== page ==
A couple decades ago I was allowed a sabbatical, a four-month time away from my position as pastor at Saranac Community Church, with full pay. Those generous people wanted to give me time to regroup, to study, and to pray, and perhaps to fish more than usual. I had been there eight years before the sabbatical. I decided ahead of time that I wanted to learn more about how to help people who are suffering. I made a plan.
I planned to interview people wherever I could find them serving others who were in trouble, or suffering physical problems. I also planned to read a whole long list of books and articles to get better educated on the subject of suffering and how to help those who were hurting. Before I began this project, I took the first week to spend at the Hermitage, a unique retreat center in Michigan. This place is designed to give you a wonderful atmosphere where you can read and pray, or walk in the woods and commune with God in nature, whatever you want to do to deepen your spiritual experience. You can be in silence all day. No one will bother you. It was actually only six days, but it prepared me for my sabbatical.
A few unique places I visited include the Veterans Administration hospital at Battle Creek, MI, where I had arranged to interview three persons on the staff. I interviewed staff members of three small medical facilities in Washington, D.C. which serve indigent residents. That was a real eye-opener. There were many others along the way in different states. Some were planned meetings and some were wonderfully unexpected encounters with people whose stories were unforgettable.
From there I went to Maine where I stayed in a cabin belonging to a good friend. Since it was only the month of May, the place was deserted and he came along to open it up for the season. I was alone on the lake. It was there that I experienced the “near-death” that I described in my previous blog. There was no electricity, just gas for heat and lights. But that quiet, isolated place allowed me to spend a month studying and thinking without any other responsibilities. I will always be grateful to that special friend!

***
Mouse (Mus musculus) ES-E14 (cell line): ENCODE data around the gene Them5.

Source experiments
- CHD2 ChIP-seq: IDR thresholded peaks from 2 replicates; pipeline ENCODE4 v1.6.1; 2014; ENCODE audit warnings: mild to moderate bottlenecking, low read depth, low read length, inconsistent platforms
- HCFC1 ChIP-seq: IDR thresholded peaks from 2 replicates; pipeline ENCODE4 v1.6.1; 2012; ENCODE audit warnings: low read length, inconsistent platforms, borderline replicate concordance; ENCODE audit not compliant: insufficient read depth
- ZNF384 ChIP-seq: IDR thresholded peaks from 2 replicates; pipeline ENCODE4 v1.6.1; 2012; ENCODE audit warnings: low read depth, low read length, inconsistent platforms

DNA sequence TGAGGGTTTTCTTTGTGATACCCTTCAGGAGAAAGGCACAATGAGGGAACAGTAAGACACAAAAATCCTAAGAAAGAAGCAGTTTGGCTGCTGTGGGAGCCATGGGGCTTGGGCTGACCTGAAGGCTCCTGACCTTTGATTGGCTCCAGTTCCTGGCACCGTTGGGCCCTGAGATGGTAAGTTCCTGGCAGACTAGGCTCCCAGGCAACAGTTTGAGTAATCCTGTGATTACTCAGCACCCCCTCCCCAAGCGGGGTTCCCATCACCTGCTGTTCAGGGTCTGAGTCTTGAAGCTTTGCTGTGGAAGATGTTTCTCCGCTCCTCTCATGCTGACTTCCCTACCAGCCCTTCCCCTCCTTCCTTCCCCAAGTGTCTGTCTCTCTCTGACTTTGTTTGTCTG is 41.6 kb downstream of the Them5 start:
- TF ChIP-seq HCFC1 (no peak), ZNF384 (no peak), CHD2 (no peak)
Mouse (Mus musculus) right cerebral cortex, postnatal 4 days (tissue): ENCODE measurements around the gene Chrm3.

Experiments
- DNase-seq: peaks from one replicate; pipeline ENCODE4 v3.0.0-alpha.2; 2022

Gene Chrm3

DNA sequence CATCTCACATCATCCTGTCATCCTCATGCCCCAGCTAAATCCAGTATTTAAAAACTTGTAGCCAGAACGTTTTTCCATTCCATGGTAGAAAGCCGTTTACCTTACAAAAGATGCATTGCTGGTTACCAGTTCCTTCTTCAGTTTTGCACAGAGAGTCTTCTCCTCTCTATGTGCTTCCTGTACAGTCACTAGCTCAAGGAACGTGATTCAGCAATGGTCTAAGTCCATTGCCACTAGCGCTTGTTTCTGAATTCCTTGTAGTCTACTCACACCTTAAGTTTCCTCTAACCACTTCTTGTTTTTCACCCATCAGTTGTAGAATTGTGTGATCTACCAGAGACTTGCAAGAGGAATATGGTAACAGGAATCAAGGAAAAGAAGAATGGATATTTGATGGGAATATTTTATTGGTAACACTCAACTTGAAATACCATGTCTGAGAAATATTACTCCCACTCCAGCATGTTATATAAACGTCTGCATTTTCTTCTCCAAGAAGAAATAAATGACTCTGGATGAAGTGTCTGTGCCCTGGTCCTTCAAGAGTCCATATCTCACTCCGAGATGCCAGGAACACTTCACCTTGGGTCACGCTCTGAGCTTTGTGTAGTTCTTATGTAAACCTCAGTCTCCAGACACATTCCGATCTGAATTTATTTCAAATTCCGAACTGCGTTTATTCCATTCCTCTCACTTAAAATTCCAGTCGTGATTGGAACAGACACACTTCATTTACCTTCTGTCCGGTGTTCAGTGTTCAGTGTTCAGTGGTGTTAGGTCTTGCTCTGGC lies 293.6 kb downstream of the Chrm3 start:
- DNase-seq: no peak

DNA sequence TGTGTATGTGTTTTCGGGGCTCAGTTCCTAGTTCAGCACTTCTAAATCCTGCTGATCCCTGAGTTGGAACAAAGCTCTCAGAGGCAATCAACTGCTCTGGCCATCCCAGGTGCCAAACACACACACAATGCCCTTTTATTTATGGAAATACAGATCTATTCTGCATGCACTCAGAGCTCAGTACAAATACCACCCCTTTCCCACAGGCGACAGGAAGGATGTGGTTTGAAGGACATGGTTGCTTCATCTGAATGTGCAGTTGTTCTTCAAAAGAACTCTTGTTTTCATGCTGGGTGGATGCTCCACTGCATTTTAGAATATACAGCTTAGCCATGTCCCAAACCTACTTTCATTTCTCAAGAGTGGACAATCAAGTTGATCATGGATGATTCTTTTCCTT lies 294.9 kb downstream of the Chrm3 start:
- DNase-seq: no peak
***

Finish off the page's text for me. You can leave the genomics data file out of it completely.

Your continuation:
That summer I spent nearly two months in a national forest campground in the Michigan Upper Peninsula. We had a small pop-up camper at the time. Mary Ann joined me for a week or so during that spell. I had plenty of time to study and think. But I was not done.
As you may have guessed, my study went on for years after that. I kept learning from more people. Eventually I became an interim pastor, so I got to meet people in many different churches and different states where I worked. I interviewed helpers, some professionals, but many were amateurs, volunteers, or average people who just loved others. Some I listened to were people who had themselves suffered greatly. It has taken me a long time to fit it all together in a way that really made sense. Many friends helped me with their suggestions while I taught what I was learning about the subject in several churches.
Finally, this month, my conclusions are coming out in the book, Courage to Care. It has been a long time coming. I thought I could learn what I needed in four months! But it took twenty years to finish the job. And now I know, there’s always more I can learn from the next person I meet.